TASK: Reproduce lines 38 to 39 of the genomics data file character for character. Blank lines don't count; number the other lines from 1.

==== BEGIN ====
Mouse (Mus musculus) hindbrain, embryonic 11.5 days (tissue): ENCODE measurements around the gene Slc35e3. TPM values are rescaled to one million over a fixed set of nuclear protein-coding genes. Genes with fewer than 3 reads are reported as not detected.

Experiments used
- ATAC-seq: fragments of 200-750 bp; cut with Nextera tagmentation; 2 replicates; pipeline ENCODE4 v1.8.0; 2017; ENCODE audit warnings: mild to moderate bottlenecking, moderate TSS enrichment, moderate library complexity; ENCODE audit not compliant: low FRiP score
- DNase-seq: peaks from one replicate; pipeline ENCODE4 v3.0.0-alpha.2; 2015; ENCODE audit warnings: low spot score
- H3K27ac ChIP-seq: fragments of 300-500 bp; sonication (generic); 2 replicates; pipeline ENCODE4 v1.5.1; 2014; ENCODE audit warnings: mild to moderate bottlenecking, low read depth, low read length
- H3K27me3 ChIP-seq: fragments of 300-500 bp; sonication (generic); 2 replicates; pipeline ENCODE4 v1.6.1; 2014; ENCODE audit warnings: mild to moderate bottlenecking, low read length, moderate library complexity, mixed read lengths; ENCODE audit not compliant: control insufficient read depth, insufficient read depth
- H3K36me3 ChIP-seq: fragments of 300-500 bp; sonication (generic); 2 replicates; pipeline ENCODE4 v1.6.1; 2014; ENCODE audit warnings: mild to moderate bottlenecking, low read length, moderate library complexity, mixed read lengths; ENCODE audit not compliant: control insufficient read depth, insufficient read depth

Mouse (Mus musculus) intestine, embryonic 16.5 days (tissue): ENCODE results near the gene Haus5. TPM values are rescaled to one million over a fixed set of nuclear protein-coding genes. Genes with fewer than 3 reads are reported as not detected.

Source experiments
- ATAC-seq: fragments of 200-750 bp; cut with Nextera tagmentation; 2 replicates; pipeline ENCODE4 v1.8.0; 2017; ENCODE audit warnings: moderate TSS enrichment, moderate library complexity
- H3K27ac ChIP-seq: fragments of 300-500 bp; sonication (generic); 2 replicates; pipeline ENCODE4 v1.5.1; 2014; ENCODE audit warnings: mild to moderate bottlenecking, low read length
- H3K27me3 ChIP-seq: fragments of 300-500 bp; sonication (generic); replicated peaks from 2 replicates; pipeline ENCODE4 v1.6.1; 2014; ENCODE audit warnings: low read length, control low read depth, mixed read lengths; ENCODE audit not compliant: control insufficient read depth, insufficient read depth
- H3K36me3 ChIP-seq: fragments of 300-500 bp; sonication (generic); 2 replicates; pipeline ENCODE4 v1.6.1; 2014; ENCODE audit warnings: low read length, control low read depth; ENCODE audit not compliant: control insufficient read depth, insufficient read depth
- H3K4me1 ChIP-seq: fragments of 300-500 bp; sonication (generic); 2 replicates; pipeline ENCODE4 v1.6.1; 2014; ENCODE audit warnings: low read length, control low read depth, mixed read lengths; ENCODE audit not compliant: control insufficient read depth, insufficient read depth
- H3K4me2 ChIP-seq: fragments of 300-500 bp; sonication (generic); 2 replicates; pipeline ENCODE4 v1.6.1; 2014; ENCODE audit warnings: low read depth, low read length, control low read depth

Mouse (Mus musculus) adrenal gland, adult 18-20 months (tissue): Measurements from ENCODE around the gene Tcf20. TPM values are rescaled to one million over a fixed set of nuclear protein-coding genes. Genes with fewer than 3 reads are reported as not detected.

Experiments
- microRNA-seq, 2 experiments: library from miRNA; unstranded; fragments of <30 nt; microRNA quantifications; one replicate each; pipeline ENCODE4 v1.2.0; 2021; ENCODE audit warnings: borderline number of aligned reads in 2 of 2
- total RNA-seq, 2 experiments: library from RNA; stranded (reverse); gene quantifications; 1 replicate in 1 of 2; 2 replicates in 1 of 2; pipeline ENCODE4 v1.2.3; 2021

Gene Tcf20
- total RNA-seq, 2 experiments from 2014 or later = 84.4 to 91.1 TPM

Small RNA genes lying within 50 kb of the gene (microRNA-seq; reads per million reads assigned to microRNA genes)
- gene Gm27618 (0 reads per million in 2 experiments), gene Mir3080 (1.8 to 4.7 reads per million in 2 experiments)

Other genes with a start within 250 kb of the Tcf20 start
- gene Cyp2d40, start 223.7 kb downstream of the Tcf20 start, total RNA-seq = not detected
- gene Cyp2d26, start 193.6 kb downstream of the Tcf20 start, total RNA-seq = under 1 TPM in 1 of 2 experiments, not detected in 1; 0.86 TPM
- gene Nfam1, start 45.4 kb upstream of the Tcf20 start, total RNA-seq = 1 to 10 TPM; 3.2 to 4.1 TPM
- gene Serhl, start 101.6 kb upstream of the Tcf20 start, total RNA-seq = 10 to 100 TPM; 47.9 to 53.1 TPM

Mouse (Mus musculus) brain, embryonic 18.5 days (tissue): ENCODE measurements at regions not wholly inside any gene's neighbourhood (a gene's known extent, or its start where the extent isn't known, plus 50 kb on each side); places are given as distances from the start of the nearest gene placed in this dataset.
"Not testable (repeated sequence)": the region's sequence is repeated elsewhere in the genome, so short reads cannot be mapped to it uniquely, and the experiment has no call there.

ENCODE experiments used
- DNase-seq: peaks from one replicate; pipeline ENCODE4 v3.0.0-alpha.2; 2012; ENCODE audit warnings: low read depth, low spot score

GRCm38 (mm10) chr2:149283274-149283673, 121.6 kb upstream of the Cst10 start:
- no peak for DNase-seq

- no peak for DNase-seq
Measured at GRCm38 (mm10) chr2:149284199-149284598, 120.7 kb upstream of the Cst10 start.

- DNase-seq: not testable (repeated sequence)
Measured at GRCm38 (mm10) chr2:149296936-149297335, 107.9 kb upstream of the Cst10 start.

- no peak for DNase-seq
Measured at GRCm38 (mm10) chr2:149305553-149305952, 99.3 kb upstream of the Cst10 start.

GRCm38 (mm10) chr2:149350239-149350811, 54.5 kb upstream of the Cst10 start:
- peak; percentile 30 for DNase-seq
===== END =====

Measured at GRCm38 (mm10) chr2:149296936-149297335, 107.9 kb upstream of the Cst10 start.

- no peak for DNase-seq